Posted in: Selling a home, Ask a Lawyer

What should I do if a buyer gives me a “property love letter” when I’m selling my home?

Someone reading a letter

Homeownership can be complicated, but we also think it’s one of the most rewarding ventures out there. In our series, Ask an Edina Realty Lawyer, we are hoping to demystify some of the trickier aspects of buying, selling, and owning a home.

You may have heard stories recently about the competitive real estate market. In this edition, our lawyers answer some questions about a popular buyer tactic in the current real estate market and the risks it poses for sellers.

Dear Edina Realty Legal,

I’m selling my home and a potential buyer sent me a letter with their offer talking about themselves and explaining what they like about the home. Is it okay for me to read it?

A buyer love letter

This type of letter is often called a “buyer love letter” and it’s a common buyer strategy to include it in an offer to persuade a seller to sell to them. While it is not illegal for you to read it, it does pose potential pitfalls, especially if it provides certain personal information about the buyer.

How “protected classes” may come into play

The Fair Housing Act, as well as the Minnesota Human Rights Act and the Wisconsin Fair Housing Law, prohibits discrimination in housing based on various “protected classes.” Both federal law, as well as state-specific laws, offer the same types of protections.

The identifiers that are covered by these laws include someone’s race, color, creed, religion, national origin, sex, marital status, disability, receipt of public assistance or any other lawful source of income, sexual orientation, gender identity, familial status, ancestry, age, and status as a victim of domestic abuse, sexual assault, or stalking.

While the exact definition of what is considered a “protected class” differs slightly between states and may be subject to more specific or different restrictions in certain cities or for certain properties (like senior living communities), it is a good idea to be mindful of all these protected classes no matter where you may be located.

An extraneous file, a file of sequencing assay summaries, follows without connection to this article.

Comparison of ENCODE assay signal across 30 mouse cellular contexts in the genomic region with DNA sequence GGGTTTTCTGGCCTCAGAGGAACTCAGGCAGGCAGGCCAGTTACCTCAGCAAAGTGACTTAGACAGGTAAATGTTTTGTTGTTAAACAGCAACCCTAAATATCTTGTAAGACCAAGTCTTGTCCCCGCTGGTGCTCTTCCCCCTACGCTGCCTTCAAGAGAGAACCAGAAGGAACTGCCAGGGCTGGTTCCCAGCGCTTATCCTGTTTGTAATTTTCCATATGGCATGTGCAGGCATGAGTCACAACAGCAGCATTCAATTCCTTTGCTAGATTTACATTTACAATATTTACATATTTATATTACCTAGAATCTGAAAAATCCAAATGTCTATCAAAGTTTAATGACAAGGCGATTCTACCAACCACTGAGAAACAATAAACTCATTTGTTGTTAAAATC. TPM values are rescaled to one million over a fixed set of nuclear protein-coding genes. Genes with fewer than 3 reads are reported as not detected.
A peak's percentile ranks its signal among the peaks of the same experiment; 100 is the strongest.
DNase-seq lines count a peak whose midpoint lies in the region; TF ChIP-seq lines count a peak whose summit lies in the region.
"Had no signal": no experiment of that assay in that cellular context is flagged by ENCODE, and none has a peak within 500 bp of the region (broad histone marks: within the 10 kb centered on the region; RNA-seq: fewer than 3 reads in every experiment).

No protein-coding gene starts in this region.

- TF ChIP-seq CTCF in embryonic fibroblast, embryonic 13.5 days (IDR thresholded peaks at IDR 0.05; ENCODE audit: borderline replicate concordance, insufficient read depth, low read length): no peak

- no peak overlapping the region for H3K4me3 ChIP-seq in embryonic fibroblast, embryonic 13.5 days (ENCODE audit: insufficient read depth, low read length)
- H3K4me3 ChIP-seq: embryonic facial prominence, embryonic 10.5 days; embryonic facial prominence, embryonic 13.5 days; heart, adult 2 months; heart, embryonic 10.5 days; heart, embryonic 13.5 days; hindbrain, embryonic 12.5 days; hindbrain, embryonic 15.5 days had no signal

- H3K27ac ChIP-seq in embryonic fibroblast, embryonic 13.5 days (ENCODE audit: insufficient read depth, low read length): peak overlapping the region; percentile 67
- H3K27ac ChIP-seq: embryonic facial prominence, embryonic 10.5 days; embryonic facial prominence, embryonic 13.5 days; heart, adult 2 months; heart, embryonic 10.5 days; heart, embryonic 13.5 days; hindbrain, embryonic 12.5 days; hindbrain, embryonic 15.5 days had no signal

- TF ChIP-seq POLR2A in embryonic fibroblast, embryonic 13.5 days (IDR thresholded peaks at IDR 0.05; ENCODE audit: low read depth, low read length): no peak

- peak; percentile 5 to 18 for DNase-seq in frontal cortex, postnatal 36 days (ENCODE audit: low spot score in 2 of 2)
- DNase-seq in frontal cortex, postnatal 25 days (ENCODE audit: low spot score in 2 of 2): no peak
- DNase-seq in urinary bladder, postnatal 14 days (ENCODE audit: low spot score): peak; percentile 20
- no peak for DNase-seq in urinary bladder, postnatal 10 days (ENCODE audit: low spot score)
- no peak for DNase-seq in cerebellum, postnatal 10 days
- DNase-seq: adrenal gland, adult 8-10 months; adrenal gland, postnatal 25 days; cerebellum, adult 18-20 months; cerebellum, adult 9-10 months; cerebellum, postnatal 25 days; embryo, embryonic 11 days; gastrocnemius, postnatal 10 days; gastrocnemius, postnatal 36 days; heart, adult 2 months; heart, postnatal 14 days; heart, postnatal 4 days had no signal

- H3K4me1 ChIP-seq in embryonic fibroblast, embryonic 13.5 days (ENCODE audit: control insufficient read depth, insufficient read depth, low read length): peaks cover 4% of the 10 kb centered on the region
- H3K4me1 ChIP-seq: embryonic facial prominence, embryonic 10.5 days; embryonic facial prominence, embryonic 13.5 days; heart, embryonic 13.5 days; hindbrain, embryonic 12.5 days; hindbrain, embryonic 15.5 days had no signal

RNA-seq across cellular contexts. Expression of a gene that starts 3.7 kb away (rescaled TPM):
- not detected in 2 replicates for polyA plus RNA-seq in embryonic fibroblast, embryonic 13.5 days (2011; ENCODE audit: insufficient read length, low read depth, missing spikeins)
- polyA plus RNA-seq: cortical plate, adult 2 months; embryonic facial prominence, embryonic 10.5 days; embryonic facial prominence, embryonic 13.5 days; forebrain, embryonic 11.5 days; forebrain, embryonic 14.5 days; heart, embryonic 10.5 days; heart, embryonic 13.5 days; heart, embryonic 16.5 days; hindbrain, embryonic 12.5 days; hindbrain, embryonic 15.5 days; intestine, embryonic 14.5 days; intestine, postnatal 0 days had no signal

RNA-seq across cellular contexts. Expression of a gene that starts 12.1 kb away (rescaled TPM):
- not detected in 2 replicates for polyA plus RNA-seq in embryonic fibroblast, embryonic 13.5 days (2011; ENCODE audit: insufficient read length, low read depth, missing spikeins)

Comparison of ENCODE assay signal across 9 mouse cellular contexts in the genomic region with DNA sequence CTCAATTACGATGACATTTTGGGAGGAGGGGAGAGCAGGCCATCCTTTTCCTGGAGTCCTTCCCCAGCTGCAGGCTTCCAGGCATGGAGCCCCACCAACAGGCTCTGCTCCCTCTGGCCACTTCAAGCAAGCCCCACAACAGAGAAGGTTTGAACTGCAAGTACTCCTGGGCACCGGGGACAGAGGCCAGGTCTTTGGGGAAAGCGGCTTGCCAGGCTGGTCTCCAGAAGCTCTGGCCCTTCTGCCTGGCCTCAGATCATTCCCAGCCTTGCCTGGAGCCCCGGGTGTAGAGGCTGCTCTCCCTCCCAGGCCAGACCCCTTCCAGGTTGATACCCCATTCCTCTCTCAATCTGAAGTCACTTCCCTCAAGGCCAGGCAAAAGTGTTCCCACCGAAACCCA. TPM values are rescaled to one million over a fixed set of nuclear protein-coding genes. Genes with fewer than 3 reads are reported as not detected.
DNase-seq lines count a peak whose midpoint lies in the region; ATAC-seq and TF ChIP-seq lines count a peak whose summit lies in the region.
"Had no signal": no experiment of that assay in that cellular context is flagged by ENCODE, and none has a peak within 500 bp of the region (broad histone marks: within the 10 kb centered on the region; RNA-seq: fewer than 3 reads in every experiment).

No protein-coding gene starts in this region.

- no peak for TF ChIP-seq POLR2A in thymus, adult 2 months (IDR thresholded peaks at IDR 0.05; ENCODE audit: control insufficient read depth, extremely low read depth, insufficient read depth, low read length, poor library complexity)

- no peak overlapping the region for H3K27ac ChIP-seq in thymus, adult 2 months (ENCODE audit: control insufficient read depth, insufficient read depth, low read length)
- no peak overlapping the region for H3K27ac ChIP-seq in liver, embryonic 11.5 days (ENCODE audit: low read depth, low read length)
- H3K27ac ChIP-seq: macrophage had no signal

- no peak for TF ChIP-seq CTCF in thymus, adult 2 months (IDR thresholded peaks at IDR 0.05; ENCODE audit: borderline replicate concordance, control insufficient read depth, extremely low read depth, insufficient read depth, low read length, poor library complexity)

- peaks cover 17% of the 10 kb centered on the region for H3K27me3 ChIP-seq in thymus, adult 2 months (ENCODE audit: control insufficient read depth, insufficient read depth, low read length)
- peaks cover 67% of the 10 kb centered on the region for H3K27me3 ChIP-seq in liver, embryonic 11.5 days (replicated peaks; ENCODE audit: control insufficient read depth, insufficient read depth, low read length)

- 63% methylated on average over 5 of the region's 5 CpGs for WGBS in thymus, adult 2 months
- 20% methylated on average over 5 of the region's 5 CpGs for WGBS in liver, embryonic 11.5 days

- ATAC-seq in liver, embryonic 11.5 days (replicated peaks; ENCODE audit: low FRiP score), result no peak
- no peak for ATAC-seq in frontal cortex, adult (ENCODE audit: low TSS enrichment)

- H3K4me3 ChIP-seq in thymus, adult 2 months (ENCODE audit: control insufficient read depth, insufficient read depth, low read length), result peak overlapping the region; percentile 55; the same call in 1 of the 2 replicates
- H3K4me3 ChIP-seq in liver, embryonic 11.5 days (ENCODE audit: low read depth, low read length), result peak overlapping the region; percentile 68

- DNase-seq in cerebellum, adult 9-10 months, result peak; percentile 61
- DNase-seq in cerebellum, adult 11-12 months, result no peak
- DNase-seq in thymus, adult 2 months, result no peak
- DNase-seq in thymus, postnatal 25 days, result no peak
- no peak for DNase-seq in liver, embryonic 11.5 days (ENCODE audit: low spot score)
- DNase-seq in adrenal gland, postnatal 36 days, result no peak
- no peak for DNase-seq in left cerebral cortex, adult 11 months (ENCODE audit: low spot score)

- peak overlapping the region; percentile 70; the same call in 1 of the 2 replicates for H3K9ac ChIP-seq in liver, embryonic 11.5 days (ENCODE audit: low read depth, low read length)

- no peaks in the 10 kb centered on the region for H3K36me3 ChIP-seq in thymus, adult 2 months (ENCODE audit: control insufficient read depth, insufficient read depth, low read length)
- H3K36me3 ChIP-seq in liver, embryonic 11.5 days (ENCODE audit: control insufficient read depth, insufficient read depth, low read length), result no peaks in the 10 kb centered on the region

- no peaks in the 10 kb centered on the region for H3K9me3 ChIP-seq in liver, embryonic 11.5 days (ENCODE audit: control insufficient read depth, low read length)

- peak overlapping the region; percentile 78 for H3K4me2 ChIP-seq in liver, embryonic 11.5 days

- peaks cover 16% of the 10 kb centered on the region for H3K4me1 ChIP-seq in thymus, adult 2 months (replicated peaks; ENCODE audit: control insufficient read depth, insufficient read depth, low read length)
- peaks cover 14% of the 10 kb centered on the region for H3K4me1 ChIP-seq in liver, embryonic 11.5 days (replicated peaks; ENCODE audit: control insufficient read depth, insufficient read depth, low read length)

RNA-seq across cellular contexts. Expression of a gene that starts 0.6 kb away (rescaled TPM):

Accepting or rejecting an offer based on the buyer’s personal details could be illegal, even if you aren’t doing so with any intention to discriminate. Unconscious or implicit bias is no less harmful than overt racism or other types of discrimination, and either can result in fair housing law violation.

Get your Realtor’s advice

You should accept an offer based on objective offer terms, like price or closing date, not what “type” of person makes the offer. Basing your decision on any information related to any of the protected classes listed above is illegal.

It’s up to you to decide whether you want to review these types of letters with offers on your property or direct your agent to not provide them to you. You should talk with your agent about your decision on this before the offer process begins.

Whatever you decide, you need to be consistent. If you decide you want to consider this type of information, it’s important to be careful that you are not making any decisions based on any protected class characteristics of the buyers.

The Edina Realty Legal Department serves as in-house counsel for Edina Realty and does not represent private clients. This Insight is not intended to provide legal advice..

Join over {{'43232' | number}} subscribers

Status Definitions

For sale: Properties which are available for showings and purchase

Active contingent: Properties which are available for showing but are under contract with another buyer

Pending: Properties which are under contract with a buyer and are no longer available for showings

Sold: Properties on which the sale has closed.

Coming soon: Properties which will be on the market soon and are not available for showings.

Contingent and Pending statuses may not be available for all listings